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Protein Target Of Clot-Preventing Drugs Seen For The First Time

P2Y12 receptor’s X-ray structure reveals protein pockets that may prove useful in drug design

by Carmen Drahl
May 12, 2014 | APPEARED IN VOLUME 92, ISSUE 19

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Credit: Courtesy of Silvia Paoletta
This view from outside the cell compares P2Y12 binding to an inactivator (purple ribbon, yellow stick) and an activator (green ribbon, orange and blue stick).
09219-scicon-proteincxd.jpg
Credit: Courtesy of Silvia Paoletta
This view from outside the cell compares P2Y12 binding to an inactivator (purple ribbon, yellow stick) and an activator (green ribbon, orange and blue stick).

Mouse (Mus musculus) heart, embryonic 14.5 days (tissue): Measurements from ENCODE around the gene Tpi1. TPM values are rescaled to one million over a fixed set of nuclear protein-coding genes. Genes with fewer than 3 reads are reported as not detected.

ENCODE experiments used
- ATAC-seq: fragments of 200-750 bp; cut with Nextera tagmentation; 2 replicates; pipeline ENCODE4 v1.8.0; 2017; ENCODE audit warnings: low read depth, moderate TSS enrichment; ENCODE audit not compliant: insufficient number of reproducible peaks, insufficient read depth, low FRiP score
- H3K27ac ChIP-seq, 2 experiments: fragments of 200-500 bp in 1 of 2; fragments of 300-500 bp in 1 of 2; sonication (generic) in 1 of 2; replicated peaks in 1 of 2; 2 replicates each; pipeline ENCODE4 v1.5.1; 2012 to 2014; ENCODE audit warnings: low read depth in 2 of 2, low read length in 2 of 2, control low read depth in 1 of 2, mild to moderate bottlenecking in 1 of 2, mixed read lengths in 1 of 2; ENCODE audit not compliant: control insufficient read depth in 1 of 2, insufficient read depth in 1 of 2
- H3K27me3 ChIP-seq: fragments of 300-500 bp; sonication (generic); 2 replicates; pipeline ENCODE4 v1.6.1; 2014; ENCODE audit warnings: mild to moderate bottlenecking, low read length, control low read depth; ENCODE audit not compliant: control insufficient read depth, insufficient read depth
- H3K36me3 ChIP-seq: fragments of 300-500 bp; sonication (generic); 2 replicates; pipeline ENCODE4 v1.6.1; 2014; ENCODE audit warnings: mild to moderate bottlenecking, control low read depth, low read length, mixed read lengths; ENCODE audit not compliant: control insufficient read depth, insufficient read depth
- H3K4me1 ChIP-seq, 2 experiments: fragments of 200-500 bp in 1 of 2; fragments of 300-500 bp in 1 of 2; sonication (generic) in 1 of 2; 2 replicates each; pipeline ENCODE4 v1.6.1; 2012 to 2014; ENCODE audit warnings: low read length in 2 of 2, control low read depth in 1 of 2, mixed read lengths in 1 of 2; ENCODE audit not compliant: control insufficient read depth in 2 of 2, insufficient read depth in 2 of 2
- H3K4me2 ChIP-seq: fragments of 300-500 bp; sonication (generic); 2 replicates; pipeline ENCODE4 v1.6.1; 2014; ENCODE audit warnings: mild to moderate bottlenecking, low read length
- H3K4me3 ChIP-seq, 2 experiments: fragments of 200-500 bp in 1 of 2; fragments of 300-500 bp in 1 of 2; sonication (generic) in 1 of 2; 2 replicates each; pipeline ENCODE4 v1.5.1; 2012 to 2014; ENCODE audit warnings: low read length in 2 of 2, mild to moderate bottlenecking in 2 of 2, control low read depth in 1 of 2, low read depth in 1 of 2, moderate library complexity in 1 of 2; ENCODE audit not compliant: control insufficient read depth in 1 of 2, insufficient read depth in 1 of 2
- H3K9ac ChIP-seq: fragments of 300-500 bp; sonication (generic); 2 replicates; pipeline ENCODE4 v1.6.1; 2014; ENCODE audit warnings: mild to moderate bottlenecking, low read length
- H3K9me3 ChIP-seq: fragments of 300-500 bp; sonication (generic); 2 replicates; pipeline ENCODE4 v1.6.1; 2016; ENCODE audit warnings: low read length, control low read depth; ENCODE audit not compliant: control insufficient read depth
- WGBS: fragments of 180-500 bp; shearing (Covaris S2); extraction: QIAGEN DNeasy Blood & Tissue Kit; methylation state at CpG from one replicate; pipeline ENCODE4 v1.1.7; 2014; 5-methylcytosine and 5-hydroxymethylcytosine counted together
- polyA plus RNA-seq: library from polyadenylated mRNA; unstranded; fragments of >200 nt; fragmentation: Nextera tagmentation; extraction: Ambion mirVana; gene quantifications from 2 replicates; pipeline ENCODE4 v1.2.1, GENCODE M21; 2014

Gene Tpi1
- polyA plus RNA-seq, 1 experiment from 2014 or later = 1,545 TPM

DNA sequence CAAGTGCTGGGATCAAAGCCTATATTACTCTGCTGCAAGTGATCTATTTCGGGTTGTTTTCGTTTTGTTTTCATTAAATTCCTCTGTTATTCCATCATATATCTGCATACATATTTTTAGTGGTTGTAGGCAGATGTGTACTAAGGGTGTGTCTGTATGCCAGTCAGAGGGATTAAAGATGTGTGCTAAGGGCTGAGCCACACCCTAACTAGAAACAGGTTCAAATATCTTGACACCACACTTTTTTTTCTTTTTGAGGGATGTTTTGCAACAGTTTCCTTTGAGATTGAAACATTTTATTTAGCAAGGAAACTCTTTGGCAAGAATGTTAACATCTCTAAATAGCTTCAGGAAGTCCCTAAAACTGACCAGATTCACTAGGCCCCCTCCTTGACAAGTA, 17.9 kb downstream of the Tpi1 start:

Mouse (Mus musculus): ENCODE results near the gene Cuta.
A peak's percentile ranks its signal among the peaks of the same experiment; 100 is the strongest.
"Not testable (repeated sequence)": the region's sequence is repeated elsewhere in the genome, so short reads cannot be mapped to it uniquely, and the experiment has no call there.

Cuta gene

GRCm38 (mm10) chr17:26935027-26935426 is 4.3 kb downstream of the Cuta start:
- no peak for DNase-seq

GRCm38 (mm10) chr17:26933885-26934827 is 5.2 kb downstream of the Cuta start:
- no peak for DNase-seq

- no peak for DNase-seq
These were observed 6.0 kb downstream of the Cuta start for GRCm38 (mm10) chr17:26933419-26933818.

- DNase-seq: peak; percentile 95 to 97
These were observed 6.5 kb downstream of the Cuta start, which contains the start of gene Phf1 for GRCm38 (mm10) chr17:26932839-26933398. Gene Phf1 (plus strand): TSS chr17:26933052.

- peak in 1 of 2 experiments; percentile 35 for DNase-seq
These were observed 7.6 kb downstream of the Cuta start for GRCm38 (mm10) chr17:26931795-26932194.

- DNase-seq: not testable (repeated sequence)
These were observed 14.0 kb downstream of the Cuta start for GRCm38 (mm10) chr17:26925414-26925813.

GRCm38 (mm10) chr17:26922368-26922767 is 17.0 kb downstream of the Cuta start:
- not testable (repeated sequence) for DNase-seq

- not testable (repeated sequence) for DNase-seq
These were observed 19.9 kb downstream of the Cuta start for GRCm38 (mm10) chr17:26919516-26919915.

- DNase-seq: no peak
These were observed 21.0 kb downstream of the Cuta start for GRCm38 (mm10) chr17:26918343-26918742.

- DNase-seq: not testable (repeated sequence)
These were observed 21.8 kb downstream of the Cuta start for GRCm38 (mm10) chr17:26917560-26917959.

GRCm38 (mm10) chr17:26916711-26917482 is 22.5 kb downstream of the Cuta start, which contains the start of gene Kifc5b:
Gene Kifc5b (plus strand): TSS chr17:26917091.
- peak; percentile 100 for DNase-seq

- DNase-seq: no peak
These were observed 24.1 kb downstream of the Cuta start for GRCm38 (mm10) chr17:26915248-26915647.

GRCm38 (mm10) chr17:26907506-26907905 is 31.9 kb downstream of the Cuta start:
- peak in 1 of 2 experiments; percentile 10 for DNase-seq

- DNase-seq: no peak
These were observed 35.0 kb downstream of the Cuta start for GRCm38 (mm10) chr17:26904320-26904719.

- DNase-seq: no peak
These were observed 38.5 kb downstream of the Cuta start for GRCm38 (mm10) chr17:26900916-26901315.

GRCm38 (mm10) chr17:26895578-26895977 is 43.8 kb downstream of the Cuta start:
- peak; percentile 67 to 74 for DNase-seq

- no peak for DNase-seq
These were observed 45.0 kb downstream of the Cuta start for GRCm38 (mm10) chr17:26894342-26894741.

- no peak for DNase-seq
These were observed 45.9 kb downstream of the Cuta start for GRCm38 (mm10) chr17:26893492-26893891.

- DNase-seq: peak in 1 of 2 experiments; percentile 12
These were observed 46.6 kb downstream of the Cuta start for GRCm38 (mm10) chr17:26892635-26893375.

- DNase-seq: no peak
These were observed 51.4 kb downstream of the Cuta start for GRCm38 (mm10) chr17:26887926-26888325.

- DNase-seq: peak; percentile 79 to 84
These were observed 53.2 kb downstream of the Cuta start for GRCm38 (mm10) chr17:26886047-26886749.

The blockbuster blood-clot-preventing medication Plavix (clopidogrel) was discovered before researchers knew much about its biochemical target, which is a protein receptor called P2Y12. Today, however, they can at last see P2Y12’s structure, which could lead to next-generation drugs. Qiang Zhao of Shanghai Institute of Materia Medica teamed with Raymond C. Stevens of Scripps Research Institute California, Kenneth A. Jacobson of NIH, and their colleagues to solve P2Y12’s crystal structure (Nature 2014, DOI: 10.1038/nature13083 and 10.1038/nature13288). The researchers knew that P2Y12 is a G protein-coupled receptor, a protein that snakes across the cell membrane seven times. But they didn’t know that the conformation of its extracellular protein loops differs dramatically depending on whether P2Y12 is binding to an activator or an inactivator. What’s more, P2Y12 has two subpockets in its binding site, and none of the drugs that target the receptor takes advantage of both. Jacobson notes that chemists are seeking next-generation clot fighters that carry a lower risk of bleeding than established drugs. “Without these structures, we were working in the dark,” he says.

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